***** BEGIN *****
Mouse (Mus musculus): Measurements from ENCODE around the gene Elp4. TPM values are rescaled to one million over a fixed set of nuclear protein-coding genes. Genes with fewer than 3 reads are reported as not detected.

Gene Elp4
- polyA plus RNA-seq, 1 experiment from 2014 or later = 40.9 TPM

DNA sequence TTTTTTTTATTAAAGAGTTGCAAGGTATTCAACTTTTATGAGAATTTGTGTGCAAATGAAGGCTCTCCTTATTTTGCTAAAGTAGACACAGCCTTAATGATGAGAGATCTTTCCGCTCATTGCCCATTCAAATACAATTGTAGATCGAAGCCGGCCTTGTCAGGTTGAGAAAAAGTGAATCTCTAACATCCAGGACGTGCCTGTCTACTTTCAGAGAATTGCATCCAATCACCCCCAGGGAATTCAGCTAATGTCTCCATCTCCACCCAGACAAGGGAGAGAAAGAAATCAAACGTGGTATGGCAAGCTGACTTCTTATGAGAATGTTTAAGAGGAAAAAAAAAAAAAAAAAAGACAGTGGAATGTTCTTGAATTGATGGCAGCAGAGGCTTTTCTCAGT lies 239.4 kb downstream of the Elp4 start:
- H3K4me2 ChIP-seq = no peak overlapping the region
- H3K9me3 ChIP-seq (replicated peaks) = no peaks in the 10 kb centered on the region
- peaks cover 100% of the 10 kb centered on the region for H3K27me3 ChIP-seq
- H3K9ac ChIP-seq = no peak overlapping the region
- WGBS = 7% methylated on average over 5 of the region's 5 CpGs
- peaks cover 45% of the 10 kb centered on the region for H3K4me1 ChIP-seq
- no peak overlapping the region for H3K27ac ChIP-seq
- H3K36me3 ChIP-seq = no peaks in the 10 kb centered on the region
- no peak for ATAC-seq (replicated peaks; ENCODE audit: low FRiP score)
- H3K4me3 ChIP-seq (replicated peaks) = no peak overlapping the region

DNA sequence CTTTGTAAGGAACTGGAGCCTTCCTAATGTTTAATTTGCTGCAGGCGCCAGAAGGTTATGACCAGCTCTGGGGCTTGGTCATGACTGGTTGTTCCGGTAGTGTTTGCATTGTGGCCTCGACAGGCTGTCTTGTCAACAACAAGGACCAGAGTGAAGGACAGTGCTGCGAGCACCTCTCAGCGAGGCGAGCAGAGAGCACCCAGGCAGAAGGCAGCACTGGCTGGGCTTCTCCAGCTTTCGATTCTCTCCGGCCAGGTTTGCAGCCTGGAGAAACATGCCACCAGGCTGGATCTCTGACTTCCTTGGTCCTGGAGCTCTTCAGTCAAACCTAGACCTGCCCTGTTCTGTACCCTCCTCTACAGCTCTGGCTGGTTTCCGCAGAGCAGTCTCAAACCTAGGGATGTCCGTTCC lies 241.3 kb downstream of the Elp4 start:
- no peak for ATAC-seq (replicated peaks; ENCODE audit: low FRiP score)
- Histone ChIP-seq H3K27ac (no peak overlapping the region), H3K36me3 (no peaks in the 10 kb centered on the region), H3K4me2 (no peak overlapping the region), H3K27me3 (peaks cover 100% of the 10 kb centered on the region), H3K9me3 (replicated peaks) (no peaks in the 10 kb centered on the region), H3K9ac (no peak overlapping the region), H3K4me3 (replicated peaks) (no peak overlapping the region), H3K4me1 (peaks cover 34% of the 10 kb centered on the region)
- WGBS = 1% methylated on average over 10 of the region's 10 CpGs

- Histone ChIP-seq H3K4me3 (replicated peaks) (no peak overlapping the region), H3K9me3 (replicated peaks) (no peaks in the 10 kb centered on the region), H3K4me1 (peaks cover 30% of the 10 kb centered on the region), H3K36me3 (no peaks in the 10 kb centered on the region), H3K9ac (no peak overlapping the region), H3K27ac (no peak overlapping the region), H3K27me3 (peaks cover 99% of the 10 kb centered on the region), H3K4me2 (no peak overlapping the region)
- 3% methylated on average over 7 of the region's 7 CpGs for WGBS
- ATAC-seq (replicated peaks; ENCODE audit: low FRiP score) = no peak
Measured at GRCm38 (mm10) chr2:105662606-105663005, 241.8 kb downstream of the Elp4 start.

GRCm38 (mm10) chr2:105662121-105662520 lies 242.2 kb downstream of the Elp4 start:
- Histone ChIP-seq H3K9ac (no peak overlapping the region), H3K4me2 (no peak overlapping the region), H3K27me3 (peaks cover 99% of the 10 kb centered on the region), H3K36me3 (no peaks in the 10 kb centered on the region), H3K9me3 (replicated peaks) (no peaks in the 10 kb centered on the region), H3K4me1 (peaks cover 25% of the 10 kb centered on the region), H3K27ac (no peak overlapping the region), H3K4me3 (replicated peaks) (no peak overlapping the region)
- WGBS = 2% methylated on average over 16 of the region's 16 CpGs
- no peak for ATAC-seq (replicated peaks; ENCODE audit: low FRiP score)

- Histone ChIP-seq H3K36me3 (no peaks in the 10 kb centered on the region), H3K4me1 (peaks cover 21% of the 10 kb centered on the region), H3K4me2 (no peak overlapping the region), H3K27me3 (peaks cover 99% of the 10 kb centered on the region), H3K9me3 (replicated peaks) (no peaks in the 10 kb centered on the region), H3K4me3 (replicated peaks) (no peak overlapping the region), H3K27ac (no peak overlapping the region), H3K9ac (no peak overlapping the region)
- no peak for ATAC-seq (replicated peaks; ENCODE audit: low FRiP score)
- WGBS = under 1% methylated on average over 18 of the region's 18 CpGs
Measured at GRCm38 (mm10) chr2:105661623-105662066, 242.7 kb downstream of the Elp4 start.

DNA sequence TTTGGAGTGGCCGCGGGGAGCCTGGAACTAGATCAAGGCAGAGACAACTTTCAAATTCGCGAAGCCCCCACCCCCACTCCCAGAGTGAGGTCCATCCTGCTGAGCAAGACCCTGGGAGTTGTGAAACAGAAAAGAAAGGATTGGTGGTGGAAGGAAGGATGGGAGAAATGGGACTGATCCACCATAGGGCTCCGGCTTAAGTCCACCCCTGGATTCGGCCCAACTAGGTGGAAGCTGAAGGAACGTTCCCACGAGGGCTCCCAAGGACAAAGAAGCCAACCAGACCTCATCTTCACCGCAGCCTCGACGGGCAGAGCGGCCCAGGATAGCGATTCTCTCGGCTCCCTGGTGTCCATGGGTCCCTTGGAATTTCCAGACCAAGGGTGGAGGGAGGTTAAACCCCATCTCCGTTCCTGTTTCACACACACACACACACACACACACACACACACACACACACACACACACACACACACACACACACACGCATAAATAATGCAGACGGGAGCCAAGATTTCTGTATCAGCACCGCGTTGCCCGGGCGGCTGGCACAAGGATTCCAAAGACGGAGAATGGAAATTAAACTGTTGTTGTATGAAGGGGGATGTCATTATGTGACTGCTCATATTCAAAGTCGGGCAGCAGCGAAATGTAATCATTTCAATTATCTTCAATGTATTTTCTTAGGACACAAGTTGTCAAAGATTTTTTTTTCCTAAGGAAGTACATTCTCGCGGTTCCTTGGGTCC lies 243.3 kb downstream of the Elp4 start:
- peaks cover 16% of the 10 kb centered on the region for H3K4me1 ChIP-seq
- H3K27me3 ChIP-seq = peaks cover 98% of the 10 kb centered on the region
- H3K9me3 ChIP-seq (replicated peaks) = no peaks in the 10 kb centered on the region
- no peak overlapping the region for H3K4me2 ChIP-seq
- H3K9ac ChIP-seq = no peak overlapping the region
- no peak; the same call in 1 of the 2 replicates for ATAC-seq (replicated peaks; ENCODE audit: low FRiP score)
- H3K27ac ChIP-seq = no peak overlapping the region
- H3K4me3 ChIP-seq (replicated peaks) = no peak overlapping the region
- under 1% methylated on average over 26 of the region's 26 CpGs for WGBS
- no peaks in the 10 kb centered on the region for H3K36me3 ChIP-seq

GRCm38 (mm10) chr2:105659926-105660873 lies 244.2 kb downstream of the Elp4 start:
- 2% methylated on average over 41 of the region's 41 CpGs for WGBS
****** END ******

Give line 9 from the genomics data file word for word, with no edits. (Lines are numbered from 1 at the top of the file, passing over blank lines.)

- WGBS = 7% methylated on average over 5 of the region's 5 CpGs